“ME, that’s the one where you don’t feel like going to work today,” Ricky Gervais once quipped on-stage.
He voices a common feeling. I have heard someone casually proclaim that they must have chronic fatigue after a busy week in the office. A friend once told me in confidence that she thought her co-worker who took time off work for ME (myalgic encephalomyelitis) had fabricated her condition. A teacher I know joked over dinner that he suspected that his student who misses school because of the illness was likely having a jolly time at home watching television. Even a recent Sunday Times column referred to ME as “yuppie flu”, an outdated term that implies the illness is the preserve of an indulged youth. It is comments like these that I have become more attuned to since my friend Chloe became unwell. Yet what is little acknowledged is that ME disproportionately affects women – in fact, four times more women than men suffer from it. So we need to ask ourselves, is our dismissal of ME sexist?
I have watched my best friend crawl up a staircase and fall unconscious, unable to drag herself to the top. I have seen her lie comatose on the stone slabs of a public building for an hour because she didn’t have the energy to sit in her wheelchair. Once, I had to help her drink through a straw as she lay corpse-like on my bathroom floor unable to lift her head. I have seen first-hand the extent that ME can completely upend a woman’s life.
The Sunday Times piece labels ME sufferers as a vocal “lobby” who are “indulged” by medical professionals to keep them quiet. But the truth is that far from being a mobilised ‘lobby’, ME sufferers are often bed-bound without the privilege of a large YouTube audience or the national press at their fingertips. They are also predominantly women. In fact, the way we discuss ME today is reminiscent of how we once high-handedly branded Victorian women ‘hysterical’ if we didn’t know the cause of their ailment. You might wonder whether if it affected four times more men than women, we would belittle it so easily.
I met Chloe while at university a few years before she contracted the glandular fever that would, seemingly overnight, lead to her ME. She was my companion throughout: we’d pull all-nighters in the library, amble dazedly to lectures the next day and frequent the nightclubs with our bad dancing. Whilst I was a sport-phobe, Chloe was on a team attempting to break the world record for the longest five-a-side football match. She was a black belt in judo. She was clever, endlessly curious and looked at the world sideways. In fact, if I wasn’t friends with her, Chloe’s successes and ceaseless good nature would be incredibly annoying.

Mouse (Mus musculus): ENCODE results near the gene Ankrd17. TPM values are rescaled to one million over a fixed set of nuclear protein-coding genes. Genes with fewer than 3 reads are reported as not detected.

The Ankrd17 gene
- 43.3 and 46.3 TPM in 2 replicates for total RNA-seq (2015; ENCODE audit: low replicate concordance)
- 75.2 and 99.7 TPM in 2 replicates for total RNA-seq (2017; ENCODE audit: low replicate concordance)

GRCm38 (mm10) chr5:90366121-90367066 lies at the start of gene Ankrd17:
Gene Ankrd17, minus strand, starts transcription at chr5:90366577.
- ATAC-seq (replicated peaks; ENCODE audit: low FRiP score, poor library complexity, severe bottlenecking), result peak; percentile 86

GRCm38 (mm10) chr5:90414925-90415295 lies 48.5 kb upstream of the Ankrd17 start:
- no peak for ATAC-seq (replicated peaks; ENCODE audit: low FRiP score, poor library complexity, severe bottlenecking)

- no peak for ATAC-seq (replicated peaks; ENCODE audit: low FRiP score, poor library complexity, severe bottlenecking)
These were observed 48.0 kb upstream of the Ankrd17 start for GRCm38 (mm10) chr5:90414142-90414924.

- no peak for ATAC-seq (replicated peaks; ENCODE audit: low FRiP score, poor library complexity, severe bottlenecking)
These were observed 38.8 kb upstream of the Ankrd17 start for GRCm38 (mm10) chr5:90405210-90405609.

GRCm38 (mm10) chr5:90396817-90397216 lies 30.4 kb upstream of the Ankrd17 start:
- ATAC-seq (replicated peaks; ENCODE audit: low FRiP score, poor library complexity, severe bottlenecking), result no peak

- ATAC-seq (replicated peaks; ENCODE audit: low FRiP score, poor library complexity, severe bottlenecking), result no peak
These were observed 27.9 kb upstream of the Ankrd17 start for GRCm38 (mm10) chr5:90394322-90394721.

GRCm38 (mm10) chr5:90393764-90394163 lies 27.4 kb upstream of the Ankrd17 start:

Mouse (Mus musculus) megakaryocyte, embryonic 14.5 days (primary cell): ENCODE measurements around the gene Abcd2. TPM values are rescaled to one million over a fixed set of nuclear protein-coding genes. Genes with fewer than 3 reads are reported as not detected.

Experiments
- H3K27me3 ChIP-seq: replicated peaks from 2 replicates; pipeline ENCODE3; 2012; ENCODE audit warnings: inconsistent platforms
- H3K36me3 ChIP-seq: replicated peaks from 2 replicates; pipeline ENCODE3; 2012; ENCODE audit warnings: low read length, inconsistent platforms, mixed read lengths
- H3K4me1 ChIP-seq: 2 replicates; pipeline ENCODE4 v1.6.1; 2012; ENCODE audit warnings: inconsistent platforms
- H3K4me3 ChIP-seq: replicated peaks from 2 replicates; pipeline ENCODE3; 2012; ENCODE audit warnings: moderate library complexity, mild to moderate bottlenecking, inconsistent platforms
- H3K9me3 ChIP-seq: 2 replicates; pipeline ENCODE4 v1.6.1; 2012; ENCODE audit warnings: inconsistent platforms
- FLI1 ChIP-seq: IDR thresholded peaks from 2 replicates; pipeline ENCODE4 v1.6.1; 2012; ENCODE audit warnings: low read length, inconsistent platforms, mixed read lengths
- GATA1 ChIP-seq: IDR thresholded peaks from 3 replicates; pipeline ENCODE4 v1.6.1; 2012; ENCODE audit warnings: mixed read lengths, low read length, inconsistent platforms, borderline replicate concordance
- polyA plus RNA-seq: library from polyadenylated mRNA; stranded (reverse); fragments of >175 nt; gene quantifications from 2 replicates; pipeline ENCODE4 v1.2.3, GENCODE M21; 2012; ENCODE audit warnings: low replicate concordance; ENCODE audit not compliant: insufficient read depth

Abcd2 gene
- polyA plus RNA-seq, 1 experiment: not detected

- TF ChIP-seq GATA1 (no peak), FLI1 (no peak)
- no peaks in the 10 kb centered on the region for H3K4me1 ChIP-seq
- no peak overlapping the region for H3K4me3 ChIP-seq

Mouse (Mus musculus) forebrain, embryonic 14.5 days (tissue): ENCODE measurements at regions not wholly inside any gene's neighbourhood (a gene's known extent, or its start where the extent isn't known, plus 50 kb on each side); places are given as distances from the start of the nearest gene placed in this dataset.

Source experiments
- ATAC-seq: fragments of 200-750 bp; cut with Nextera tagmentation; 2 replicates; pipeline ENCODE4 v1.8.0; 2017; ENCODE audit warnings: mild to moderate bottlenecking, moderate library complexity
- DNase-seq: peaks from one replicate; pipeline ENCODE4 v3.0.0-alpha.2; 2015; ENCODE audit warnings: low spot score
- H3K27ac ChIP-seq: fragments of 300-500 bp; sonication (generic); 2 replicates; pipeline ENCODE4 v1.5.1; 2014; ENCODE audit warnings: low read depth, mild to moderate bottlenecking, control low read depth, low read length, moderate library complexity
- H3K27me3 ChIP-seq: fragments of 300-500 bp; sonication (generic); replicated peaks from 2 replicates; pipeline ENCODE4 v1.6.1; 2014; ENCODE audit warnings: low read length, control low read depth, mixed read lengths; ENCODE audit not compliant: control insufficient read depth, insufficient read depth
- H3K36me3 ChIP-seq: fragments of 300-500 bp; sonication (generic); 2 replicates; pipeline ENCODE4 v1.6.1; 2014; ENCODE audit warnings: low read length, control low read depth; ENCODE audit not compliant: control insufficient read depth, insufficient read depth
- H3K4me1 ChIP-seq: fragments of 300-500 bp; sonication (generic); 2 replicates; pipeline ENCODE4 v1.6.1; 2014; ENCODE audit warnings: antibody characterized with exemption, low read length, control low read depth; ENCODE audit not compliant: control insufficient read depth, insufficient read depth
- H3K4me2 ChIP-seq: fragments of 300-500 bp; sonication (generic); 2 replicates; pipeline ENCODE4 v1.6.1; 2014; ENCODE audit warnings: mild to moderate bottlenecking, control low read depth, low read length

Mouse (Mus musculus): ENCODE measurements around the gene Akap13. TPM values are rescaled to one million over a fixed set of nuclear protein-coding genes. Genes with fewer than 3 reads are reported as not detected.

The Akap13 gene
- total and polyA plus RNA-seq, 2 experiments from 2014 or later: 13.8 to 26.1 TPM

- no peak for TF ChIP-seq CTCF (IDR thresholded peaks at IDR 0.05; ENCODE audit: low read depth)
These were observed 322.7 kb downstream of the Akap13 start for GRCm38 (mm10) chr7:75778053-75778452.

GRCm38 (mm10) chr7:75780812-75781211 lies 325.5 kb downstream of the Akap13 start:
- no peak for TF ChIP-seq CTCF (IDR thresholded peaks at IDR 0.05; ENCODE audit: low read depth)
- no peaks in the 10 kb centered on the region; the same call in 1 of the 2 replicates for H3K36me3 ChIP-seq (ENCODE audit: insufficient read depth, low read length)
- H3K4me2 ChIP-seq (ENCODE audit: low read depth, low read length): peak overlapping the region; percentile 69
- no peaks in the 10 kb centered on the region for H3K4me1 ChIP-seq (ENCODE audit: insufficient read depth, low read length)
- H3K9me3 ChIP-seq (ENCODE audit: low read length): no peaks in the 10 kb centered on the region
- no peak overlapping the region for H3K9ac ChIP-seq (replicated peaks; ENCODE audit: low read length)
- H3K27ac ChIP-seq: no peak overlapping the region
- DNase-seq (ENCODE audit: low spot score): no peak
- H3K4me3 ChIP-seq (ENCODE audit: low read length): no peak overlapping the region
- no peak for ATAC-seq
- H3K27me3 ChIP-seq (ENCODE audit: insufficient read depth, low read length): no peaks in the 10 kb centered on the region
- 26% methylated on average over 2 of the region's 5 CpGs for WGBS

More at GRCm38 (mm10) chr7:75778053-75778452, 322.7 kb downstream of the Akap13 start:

The change in her condition was instantaneous and terrifying. From a new graduate in a competitive marketing job, living with friends, she was suddenly bed-bound and unable to live independently. She caught glandular fever, returned to her parents’ home and hasn’t left. As the glandular fever lifted, the ME set in. She started sleeping more and could only stay awake for three hours a day. “I remember waking up at 8pm after sleeping all day and inching my way downstairs for breakfast. I wanted my tablets and I wanted food,” she says. “I stood midway between the two and cried because I didn’t have the energy to reach either.’
Recovery is painfully slow. For Chloe it has been two-and-a-half years. All everyday activities have had to be incrementally built up to – things you don’t think about, like the energy it takes to have a shower, now have to be painstakingly calculated. Seemingly simple tasks like cooking or doing the dishes, can lead to an observable physical strain on her body. Outside or not, Chloe now has to use a wheelchair, or she has to use all of my (or others) body weight to help her walk. I’ve repeatedly witnessed her slow deterioration during a meal, at the beginning lively and buoyant and by the end hunched over and only able to move with extreme difficulty. Headaches coupled with nausea, dizziness and an inability to string thoughts together can ensue from something as mundane as a cup of tea with a friend. She struggles to read for longer than fifteen minutes at a time and even watching television can be too much of an exertion.
And yet the label ‘chronic fatigue’ doesn’t go any way in expressing all this – it basically sounds as though Chloe is a bit tired. This, and the fact that you could probably see Chloe for a short amount of time and think she’s making it up. For an hour she can be her charming, amusing self with no outward sign of anything wrong. Chloe can seem completely healthy, but this is an ultimately misleading impression.
It is also likely the cause of people’s misapprehension. They gently mock because what they do not see (unless you’ve lived with someone with ME) is the countless hours of rest they have had to take behind closed doors in order to manage any small task. If ME sufferers are sometimes able to get out of the house it is easy to assume they are perennially in good health.
We are becoming increasingly aware of the silencing of women’s voices in the sphere of health. ME is a case where we are lagging behind. Because ME is not usually bracketed as a female health condition these issues of silencing are not being raised. March this year was endometriosis awareness month, which all too rightly shone a light on a condition where women have to live with painful periods, excessive bleeding, pain during intercourse, and the possibility of infertility whilst waiting years for a diagnosis.
In much the same way, this light can also illuminate the personal experiences of women with ME, and encourage a move away from any suggestion that these women are lazy skivers, delicate snowflakes or just experiencing a bout of “yuppie flu”.
This piece was written with thanks to Chloe McNaught, who lives with ME